Eddie the Eagle

Posted by Joel Copling on February 21, 2016


"Eddie the Eagle" approaches the story of its titular ski-jumping legend with a focus on that very descriptor: legend. Oh, not the term that refers to a fictional tale of the ancient and mythical but the one that positions its subject as the hero of such a tale. Michael "Eddie" Edwards, he of the bad knees, the enormous eyeglasses, and the chin jutted outward at an odd angle, had a dream to be an Olympic athlete. It was both an act of rebellion toward a father who believed his dream folly and one of self-esteem. The film about him, as written by Sean Macaulay and Simon Kelton, approaches the story instead as one of a person who wanted to achieve his goals simply because they could be achieved.

It's ultimately a way for the movie to evade any real insight by simplifying the act to something easily digestible for the viewer. This Eddie, played by Taron Egerton in quite a good performance as convincing physically as it is emotionally, is merely an agent for the film's central theme of resilience. The screenplay covers all of the beats of his character in the usual, bulletpoint fashion, then presents him with a challenge (to conquer jumps that range from 15 to ninety meters, which means, of course, that they only grow more dangerous the higher and longer they are), then chronicles the exact steps by which he overcame the challenge. It isn't stretching for what is essentially a familiar story in the world of sports, though at least that means it doesn't feel the need to manipulate emotion from its viewing audience in any particular way.

There isn't particularly heightened drama here, unless one counts the insertion of a villain character in an official from the British Olympics Assocation (played by Graham Fletcher-Cook) who, for entirely unknown reasons, tries to block Eddie's chances to become an Olympian in the sport of skiing and, later, ski-jumping. It's an odd subplot and just annoying enough to halt the proceedings whenever the man comes onscreen. When Eddie hires disgraced former ski-jumping champion Bronson Peary (Hugh Jackman) to coach him, the flow of their camaraderie quickly becomes the best thing about the film, but a lack of development for Bronson (beyond the tendency to drink and a rote subplot involving a completely wasted Christopher Walken as his estranged coach that goes nowhere) means he is also simply a tool in the film's mechanics.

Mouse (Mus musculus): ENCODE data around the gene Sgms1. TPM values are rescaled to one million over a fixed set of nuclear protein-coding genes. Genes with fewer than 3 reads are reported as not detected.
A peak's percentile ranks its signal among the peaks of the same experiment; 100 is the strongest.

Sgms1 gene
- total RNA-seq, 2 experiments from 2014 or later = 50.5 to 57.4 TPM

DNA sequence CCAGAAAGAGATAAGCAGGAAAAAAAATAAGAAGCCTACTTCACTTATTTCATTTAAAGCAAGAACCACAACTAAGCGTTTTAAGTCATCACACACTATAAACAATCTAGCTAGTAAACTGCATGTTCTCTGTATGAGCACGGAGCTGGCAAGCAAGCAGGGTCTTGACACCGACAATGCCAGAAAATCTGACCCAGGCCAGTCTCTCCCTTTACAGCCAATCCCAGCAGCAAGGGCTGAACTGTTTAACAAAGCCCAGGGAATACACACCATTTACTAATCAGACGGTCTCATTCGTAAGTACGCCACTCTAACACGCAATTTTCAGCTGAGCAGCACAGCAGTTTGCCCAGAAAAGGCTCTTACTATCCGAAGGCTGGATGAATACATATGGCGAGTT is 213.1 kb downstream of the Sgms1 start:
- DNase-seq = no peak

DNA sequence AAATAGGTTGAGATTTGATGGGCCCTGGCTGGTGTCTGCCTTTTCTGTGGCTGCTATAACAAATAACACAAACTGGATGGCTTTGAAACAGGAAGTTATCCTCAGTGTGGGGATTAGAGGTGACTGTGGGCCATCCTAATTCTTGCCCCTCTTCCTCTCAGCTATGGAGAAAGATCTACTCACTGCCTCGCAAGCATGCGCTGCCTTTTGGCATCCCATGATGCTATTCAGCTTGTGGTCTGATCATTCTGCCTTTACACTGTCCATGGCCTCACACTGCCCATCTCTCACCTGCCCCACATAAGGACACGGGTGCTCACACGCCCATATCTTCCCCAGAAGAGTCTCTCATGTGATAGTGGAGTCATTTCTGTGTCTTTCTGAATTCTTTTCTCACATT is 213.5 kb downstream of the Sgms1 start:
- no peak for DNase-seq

The result is a movie that constantly undermines its own good intentions through a passive treatment of its subject. Simply put, as a character in the film about his desire to achieve this goal, Eddie isn't all that interesting, and the fact that every supporting character onscreen seems to exist as an extension upon himself means they are even less so. The production is a polished one, with director Dexter Fletcher handling the training sequences in particular with a verve and a nice control of the use of slow motion and shutter speed, but "Eddie the Eagle" simply hits all the points in a resigned sort of way. There isn't anything to separate this experience from that of every other movie telling the story of an underdog who beat the odds.

Film Information


Taron Egerton (Eddie Edwards), Hugh Jackman (Bronson Peary), Christopher Walken (Warren Sharp), Tim McInnerny (Target), Rune Temte (Bjorn), Edvin Endre (Matti Nykanen), Jim Broadbent (Announcer), Graham Fletcher-Cook (BOA Official).

Directed by Dexter Fletcher and written by Sean Macaulay and Simon Kelton.

Rated PG-13 (suggestive material, partial nudity, smoking).

105 minutes.

Released on February 26, 2016.